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Learning differences school to expand: Compass High School moving to larger San Mateo location
February 27, 2014, 05:00 AM By Angela Swartz Daily Journal

Angela Swartz/Daily Journal
Students at Compass High School work with a teacher, while another student writes on his iPad.

Compass High School, a Redwood City school for students with mild to moderate learning differences launched in August 2013 is opening a new, bigger facility in San Mateo during the 2014-15 school year.

The private school, currently located at Twin Dolphins Drive in Redwood Shores and has nine students, entered into a lease agreement on a 7,100-square-foot building at 2040 Pioneer Court near City Hall and the move-in date is set for June. The goal is to offer a supportive environment to students with challenges from traditional learning disabilities to those who have high-functioning autism. The curriculum offered includes a college preparatory program and also integrated services such as speech therapy and support for students as well as their families. Currently, there are two 10th-graders, the rest are ninth-graders and there are two full-time teachers.

“We planned to be here for a year and there’s been a big effort to find a suitable space for the school, so we can grow,” said Executive Director Rachel Wylde.

Wylde has been a school principal for 20 years and spent a year and a half on research and development of the school. She added the new space provides the right amount of space and light to provide a warm and welcoming home for our students. The new building will be used to house classrooms, as well as rooms for special programs, such as the six classes in the Compass Essential Skills Program taught by specialists. The school has a few offices it will be subletting to education professionals since there will be extra space in the building.

Wylde is no stranger to working at schools focused on catering to students with learning differences — this is her fourth. She is modeling Compass after Oakland’s Bay Hill High School, which she founded in 2007. That school now has 80 students. While in the initial startup phase — which will be completed in the next three years — Compass wants to grow to 40 students. After that, staff would like to have between 50 and 100 students, depending on the need for its services.

“We focus on the most essential content,” Wylde said. “Students can go at their own pace. People who chose this school want a more balanced life. We focus on social skills, organization and deconstructing the one-size-fits-all model.”

Students are on a block schedule, taking three 90-minute classes a day. Wylde said the new building will allow the school to add science labs and art classes for the students. The Elks Club, located next to the new San Mateo location, may be used for physical education classes. Students at the school currently do yoga, fencing, dancing, outdoor cardio, trampoline jumping and other exercises as part of the physical education program.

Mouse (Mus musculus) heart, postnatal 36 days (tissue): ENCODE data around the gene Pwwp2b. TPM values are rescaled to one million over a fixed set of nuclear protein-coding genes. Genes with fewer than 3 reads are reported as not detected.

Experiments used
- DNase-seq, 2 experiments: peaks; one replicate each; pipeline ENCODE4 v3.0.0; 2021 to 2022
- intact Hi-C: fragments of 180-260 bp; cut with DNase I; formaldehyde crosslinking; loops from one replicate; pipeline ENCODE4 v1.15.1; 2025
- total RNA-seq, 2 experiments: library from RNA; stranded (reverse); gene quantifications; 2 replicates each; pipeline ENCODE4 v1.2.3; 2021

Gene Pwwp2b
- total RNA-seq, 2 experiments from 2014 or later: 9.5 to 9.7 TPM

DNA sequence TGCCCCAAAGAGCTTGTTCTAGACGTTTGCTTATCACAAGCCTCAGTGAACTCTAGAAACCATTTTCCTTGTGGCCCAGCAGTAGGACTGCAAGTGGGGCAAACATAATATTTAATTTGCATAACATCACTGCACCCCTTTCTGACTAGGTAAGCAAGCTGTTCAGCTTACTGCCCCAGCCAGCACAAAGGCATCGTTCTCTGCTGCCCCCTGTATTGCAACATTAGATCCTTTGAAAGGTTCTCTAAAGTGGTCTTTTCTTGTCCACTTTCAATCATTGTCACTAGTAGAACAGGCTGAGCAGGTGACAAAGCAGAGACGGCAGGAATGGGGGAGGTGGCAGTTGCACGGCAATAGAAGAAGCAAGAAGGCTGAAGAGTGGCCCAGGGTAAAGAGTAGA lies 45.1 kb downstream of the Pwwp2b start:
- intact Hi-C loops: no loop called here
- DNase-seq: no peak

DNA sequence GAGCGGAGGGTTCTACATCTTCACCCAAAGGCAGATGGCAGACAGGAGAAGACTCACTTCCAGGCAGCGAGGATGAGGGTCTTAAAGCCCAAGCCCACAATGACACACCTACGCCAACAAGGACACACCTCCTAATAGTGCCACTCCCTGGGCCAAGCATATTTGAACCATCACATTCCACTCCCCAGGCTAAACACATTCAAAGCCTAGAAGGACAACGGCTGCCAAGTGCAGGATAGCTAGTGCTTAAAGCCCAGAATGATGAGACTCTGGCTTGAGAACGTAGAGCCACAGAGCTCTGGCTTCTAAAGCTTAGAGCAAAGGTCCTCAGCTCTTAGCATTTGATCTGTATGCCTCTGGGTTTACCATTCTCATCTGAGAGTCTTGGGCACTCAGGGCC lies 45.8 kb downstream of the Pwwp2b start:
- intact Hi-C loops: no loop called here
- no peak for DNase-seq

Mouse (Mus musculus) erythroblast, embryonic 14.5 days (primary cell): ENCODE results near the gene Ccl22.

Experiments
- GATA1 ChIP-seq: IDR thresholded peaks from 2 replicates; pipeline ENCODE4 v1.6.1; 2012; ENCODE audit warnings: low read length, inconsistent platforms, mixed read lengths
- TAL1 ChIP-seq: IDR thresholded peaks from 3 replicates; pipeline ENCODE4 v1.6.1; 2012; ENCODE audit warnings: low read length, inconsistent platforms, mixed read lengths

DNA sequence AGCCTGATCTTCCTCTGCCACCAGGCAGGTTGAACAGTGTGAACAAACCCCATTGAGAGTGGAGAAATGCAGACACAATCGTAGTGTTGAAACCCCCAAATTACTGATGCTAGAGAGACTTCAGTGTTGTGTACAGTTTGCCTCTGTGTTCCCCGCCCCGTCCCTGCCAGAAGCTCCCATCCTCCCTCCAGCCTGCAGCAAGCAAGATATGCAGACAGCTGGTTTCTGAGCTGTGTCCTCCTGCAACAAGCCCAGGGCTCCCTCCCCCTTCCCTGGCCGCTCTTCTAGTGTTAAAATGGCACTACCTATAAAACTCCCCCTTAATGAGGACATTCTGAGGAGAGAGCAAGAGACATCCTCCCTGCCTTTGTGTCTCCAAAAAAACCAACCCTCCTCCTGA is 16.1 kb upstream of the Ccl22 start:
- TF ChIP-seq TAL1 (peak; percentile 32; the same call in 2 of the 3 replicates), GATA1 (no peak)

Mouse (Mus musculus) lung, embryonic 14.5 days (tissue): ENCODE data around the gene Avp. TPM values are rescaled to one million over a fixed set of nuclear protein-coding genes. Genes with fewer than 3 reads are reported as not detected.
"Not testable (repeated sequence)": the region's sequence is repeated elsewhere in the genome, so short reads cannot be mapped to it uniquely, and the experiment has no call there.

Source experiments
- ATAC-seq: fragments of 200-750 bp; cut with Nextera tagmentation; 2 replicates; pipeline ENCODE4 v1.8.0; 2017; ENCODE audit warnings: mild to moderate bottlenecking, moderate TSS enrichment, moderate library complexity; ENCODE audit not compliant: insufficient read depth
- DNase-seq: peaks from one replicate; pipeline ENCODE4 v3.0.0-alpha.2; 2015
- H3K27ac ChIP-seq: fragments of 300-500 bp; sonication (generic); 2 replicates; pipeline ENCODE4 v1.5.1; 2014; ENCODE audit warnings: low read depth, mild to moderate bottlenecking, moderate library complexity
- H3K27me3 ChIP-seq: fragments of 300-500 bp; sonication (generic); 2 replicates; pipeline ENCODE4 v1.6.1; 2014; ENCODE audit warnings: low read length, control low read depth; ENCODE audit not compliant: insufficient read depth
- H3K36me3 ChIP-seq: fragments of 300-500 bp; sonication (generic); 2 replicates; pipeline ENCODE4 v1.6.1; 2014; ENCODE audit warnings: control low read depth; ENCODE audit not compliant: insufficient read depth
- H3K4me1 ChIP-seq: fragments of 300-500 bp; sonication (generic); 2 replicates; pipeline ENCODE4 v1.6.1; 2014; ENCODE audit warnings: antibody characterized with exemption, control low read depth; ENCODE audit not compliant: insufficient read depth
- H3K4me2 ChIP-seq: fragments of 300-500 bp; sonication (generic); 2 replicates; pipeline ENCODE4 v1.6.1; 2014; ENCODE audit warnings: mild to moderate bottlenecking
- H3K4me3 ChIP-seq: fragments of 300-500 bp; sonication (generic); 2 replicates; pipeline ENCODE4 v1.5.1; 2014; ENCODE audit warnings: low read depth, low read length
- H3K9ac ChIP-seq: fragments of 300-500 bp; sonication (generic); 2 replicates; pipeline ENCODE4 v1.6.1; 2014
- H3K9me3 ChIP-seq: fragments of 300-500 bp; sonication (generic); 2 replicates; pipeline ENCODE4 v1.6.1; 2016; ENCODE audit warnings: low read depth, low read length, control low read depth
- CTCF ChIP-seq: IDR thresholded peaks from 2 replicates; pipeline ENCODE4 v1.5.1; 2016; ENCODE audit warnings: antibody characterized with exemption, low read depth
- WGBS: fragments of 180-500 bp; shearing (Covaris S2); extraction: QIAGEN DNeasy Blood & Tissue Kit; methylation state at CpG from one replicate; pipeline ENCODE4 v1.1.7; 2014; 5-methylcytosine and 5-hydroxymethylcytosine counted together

“We have seen a huge amount of interest in Compass since we opened the doors in August 2013,” Kim Garlinghouse, chair of the school’s Board of Trustees, said in a statement. “We view leasing this building as just one more way to better serve our community and prepare our students for college or vocational programs. Our new facility is centrally located on the Peninsula and close to public transportation so it can benefit students from San Jose to San Francisco.”

Funding is something the administration is working on and as a nonprofit that means it can’t receive venture capital funding. Wylde’s dream is to find an angel donator. The school does have several grants and has raised about $500,000. With tuition at $32,000 per year, the administration is applying to get certified as a nonpublic school by the California Department of Education so students can get placed at the school. Tuition would be paid for the students by the public school. Some students do currently receive financial aid.

“All the schools I’ve worked with in the past have had this,” Wylde said.

What’s the most rewarding thing for Wylde about her job?

“The students,” she said. “Each of them has these hidden strengths and talents. I like the planning/startup too; it’s creative work to run a startup/school.”

Students who are a good fit for the school are often eager to learn and innocent in some way, Wylde said.

“We want to continue that really positive culture,” she said.

The school is doing year-round enrollment and the school welcomes those interested in the Compass to contact the administration. For more information on Compass High School go to

(650) 344-5200 ext. 105



Tags: school, students, wylde, compass, building, education,

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